Scarlet by Marissa Meyer

Scarlet by Marissa Meyer(Cover picture courtesy of Goodreads.)

The fates of Cinder and Scarlet collide as a Lunar threat spreads across the Earth…

Cinder, the cyborg mechanic, returns in the second thrilling installment of the bestselling Lunar Chronicles. She’s trying to break out of prison—even though if she succeeds, she’ll be the Commonwealth’s most wanted fugitive.

Halfway around the world, Scarlet Benoit’s grandmother is missing. It turns out there are many things Scarlet doesn’t know about her grandmother or the grave danger she has lived in her whole life. When Scarlet encounters Wolf, a street fighter who may have information as to her grandmother’s whereabouts, she is loath to trust this stranger, but is inexplicably drawn to him, and he to her. As Scarlet and Wolf unravel one mystery, they encounter another when they meet Cinder. Now, all of them must stay one step ahead of the vicious Lunar Queen Levana, who will do anything for the handsome Prince Kai to become her husband, her king, her prisoner.

Scarlet is pretty much everything you’d expect from Marissa Meyer: fast-paced, lots of plot twists, great characters and a seamless blending of fairytale and science fiction.  With that said, it’s still not as good as Cinder.

I’ll start with the new characters: Scarlet and Wolf.  Scarlet is a pretty good character and goes through an interesting character arc throughout her travels with Wolf.  I wouldn’t say she stands among the legions of amazingly memorable characters like Claudius, Katniss, Marco or Ish, but she certainly isn’t a Mary Sue.  Personally, I liked Wolf much better than Scarlet because he had a lot more depth.  At first he’s your tortured, brooding streetfighter, but as the book goes on, we get introduced to his background and see Wolf change both through his actions and words.  Cinder, of course, is still as resourceful and intelligent as ever; I have no complaints about her.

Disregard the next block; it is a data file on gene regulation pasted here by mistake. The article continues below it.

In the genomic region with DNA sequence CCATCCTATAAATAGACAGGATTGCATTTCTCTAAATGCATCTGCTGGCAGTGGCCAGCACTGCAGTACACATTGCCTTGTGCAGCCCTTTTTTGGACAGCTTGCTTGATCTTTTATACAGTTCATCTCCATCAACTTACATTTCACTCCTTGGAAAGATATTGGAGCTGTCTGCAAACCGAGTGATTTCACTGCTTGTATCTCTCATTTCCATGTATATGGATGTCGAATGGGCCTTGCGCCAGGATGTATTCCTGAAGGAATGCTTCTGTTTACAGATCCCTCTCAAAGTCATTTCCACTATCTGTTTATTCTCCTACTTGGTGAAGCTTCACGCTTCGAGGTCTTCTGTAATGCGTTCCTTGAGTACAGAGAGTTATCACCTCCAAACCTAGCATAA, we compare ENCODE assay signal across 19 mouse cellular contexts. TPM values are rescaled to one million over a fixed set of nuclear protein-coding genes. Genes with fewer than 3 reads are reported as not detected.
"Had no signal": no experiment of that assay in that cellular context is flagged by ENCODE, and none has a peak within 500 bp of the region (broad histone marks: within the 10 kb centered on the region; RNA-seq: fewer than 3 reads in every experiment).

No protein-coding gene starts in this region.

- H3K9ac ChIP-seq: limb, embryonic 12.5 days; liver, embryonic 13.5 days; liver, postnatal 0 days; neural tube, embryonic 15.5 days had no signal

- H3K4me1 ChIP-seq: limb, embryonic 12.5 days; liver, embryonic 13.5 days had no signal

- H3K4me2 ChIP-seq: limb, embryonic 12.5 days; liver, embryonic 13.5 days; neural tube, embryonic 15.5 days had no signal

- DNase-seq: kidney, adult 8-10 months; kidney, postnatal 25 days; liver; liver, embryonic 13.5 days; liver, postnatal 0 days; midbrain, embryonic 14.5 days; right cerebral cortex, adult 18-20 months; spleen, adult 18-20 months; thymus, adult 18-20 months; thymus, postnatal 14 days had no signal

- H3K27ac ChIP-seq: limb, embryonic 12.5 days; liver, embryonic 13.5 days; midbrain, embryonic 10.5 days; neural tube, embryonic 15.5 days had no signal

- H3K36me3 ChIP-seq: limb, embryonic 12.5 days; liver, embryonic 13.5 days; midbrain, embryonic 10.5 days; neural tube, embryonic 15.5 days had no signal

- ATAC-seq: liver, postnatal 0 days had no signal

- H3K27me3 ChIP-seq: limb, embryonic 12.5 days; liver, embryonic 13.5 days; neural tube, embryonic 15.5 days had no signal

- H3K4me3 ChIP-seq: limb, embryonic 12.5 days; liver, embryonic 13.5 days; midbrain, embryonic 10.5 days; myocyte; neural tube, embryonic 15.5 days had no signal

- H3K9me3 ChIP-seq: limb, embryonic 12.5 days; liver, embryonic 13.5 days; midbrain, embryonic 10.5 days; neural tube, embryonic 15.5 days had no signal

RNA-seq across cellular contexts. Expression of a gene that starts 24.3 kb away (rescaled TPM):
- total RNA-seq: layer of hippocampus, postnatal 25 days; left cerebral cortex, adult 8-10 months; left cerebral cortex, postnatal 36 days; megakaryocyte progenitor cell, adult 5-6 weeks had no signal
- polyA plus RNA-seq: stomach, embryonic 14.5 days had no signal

The plot is pretty fast-paced, but Marissa Meyer makes sure that she inserts a little bit of backstory to remind readers of the events of Cinder.  This was especially helpful for me since I haven’t read Cinder in nearly a year.  So, memory jogged, readers will move along quickly and discover lots of incredible plot twists along the way.  Red herrings, betrayal, escape…just about everything a good plot requires.  Scarlet also ends on an interesting enough cliffhanger that I want Cress right now.  Unfortunately it isn’t out until 2014, but apparently it features Rapunzel.

Much like Cinder, Scarlet carefully blends the tale of Little Red Riding Hood and the Big Bad Wolf into a science fiction narrative.  It doesn’t really feel contrived either, so the growing connection between Scarlet and Wolf was satisfying for me.  However, the reason I don’t like Scarlet as much as the first book is that it seemed to lack heart.  Marissa Meyer had great characters, a great plot, her usual great world-building, but there wasn’t that oomph that was present in Cinder.  Overall, it was a good story, but I wouldn’t call it great.

I give this book 4/5 stars.

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  1. Kelley

    Awww, you feel that it lacked heart? Hmmm… I wonder if it’s because of the dual focus? Half was Cinder and half was Scarlet, instead of us being able to immerse ourselves wholly into one or the other (preferably Cinder, if you ask me).

    • Carrie Slager

      It might be, but I don’t think so. I’m not really sure what it was, but Scarlet just really didn’t live up to Cinder. It was good (I’m certainly not denying that), but it wasn’t on the same level.

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